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Washington Business Journal

Friday, February 2, 2007

A shoe-in for G-town

Who doesn't like to find a sale in Georgetown?

The neighborhood's newest storefront, 1329 Wisconsin Ave. NW, is the latest piece of prime real estate to go on the block. Rock Creek Property Group, which redeveloped the property after a fire, is asking $8 million for the two-story retail building at the corner of Wisconsin Avenue and N Street NW.

The deal comes with long-term tenants, too. Jones New York leases the building's 6,518 square feet of retail space for two of its brands -- Bandolino and Easy Spirit. The company's lease runs through 2016.

There's already quite a bit of interest but no offers yet, according to brokers at Marcus & Millichap, which listed the property.

Brokers think it would be an ideal buy for a passive investor who wants to hold and earn stable income from a tenant or for an investor who has sold property and wants to reinvest the funds.

Jones is paying a base rent of $320,000 annually or $49 a square foot (without any utilities) for the first three years, with increases in the fourth and eighth year. In addition, Jones will pay a 5 percent fee when sales at the two stores exceed $2 million. [Prabha Natarajan]

... After more than two years of wrangling, it looks like the long-awaited land swap between the Anacostia Waterfront Corp. and the National Capital Revitalization Corp. will close the week of Feb. 5. That's according to Adrian Washington, AWC's top executive. He says he's almost done signing the final documents for a deal that would give AWC clearance to develop a 47-acre site along the Anacostia River. A team led by PN Hoffman and Struever Bros. Eccles & Rouse is already waiting to move ahead as master developer for an estimated $800 million project.

The contract would also give NCRC the rights to develop the 25-acre site of the former McMillan reservoir. NCRC agreed in July 2004 to trade its holdings on the Southwest waterfront to AWC for other land, but legal issues and other contract arguments have held up the deal.

All that haggling has fueled recent criticisms of the agencies from some members of the D.C. Council. Councilman Jack Evans, D-Ward 2, has proposed a series of hearings starting March 7 that will determine whether the agencies should be abolished and have their operations transferred to city personnel.

"We believe the council will see the value in what we're doing," Washington says. "We were established on a 20-year plan, and I argue that we're on track. People keep comparing this to the baseball stadium. Well, they had pressure from a team owner to get things done and a bunch of money available to accomplish that goal. We're still working to get control of our land with limited funds." [Joe Coombs]

... Washingtonians are learning to relax -- or at least to dress the part.

Canadian yoga apparel company Lululemon Atheletica plans to open a showroom above the Lacoste store at 3146 M St. NW this month and a complete retail store in the Market Commons in Clarendon by the end of March.

The Clarendon store, at 2847 Clarendon Blvd., will sell the company's full range of men's and women's yoga pants and tops, water bottles, bags, foam bricks and mats. It will be just a hop, skip and a downward dog from Whole Foods, a familiar and sought-after neighbor for the retailer.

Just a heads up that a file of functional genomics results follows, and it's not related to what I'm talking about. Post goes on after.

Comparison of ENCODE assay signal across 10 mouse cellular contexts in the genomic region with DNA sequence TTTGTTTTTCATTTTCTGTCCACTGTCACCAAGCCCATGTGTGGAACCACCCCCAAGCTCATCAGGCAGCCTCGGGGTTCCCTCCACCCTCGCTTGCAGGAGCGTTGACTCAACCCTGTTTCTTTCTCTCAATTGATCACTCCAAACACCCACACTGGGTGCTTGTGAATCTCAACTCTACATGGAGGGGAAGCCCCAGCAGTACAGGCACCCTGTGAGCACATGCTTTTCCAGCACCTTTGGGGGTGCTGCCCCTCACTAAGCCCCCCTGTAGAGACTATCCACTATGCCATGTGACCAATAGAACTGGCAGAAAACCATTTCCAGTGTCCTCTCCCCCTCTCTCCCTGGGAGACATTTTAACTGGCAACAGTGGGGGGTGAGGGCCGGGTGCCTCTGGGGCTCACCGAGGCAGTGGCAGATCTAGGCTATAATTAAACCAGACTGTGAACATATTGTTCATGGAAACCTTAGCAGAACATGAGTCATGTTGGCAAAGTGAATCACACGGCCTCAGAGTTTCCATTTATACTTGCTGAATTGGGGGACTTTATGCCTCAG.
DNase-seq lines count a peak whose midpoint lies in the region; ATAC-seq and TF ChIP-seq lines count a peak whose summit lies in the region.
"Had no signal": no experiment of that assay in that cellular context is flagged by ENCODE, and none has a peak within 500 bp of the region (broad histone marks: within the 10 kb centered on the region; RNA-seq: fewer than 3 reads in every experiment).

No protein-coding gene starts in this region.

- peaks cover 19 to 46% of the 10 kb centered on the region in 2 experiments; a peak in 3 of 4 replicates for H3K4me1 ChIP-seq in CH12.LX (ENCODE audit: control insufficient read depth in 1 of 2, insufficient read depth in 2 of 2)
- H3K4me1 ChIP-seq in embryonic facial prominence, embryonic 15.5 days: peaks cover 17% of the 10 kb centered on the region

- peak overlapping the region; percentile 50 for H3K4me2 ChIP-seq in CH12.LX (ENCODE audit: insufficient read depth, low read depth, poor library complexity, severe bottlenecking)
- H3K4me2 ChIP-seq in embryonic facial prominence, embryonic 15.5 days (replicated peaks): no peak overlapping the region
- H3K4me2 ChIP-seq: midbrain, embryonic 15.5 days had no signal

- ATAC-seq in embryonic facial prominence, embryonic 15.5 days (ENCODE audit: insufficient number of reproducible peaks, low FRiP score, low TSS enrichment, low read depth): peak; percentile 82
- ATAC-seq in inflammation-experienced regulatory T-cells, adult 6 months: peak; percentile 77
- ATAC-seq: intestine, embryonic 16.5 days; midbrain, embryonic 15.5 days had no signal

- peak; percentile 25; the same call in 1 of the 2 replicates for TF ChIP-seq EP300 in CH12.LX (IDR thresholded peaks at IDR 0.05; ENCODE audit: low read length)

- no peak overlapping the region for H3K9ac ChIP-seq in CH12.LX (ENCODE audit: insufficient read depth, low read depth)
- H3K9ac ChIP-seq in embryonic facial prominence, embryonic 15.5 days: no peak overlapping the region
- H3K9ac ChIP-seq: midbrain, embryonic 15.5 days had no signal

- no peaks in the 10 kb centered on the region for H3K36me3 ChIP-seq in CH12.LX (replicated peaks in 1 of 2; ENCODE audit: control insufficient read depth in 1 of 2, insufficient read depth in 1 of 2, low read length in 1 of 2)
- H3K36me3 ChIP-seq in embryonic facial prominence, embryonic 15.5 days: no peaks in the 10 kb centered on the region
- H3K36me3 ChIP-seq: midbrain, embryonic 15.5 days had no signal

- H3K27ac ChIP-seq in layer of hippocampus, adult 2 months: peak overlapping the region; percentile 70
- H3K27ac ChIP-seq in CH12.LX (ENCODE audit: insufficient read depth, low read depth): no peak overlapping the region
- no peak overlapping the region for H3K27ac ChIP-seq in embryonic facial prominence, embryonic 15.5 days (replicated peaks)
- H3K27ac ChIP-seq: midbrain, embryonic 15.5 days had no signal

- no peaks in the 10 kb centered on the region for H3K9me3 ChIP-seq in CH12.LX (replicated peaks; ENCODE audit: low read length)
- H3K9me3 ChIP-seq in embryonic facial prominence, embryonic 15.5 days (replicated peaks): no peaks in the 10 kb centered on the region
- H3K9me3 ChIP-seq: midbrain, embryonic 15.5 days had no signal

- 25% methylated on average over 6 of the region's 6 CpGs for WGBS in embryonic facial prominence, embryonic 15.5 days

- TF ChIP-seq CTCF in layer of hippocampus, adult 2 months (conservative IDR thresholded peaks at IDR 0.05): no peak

"We share a lot of the same customers," says Larry Gore, senior vice president of development for Lululemon Atheletica.

Lululemon has 52 locations in North America, one in Australia and one in Japan. It's planning five stores in Greater Washington in the next two years.

As of December, there were 32 yoga studios in D.C., 40 in Northern Virginia and 63 in Maryland, according to the Mid Atlantic Yoga Association. [Erin Killian]

... John Hutcheson, the new CEO of GVA Advantis, wants to nearly double his company's brokers in the metro area to 30.

The Atlanta-based executive, who was in D.C. recently to meet with local employees, wants the office to be bigger and handle more business.

Over the last eight months, GVA Advantis lost some key brokers from its offices in D.C., Tysons Corner and Bethesda -- and with them some of its clients.

The goal is to gain back lost market share and create a niche for the private company.

Leading the charge will be Petch Gibbons, the company's former president and CEO, who has rolled up his sleeves to join the fray as a broker.

Gibbons won't need to look for any motivation to get out there and sell. He's the company's largest single shareholder. [Prabha Natarajan]

... American Service Center is taking a Jiffy Lube approach to playing cupid.

The Arlington car dealership is pairing up singles for eight minutes at a time in Mercedes Benz vehicles Feb. 7 with speed-dating company 8minuteDating. Sales manager Mark Zetlin says the Mercedes will give singles a luxurious setting to meet in an air of prosperity.

"We hope that they're test-driving each other," he says of the quick-service approach to romancing. "And maybe with the fact that they're in a Mercedes will get them to remember American Service and that we're a little bit different."

Don't get too crazy kids; your displays of affection will be very public. The cars don't have tinted windows to shield couples. [Ben Hammer]

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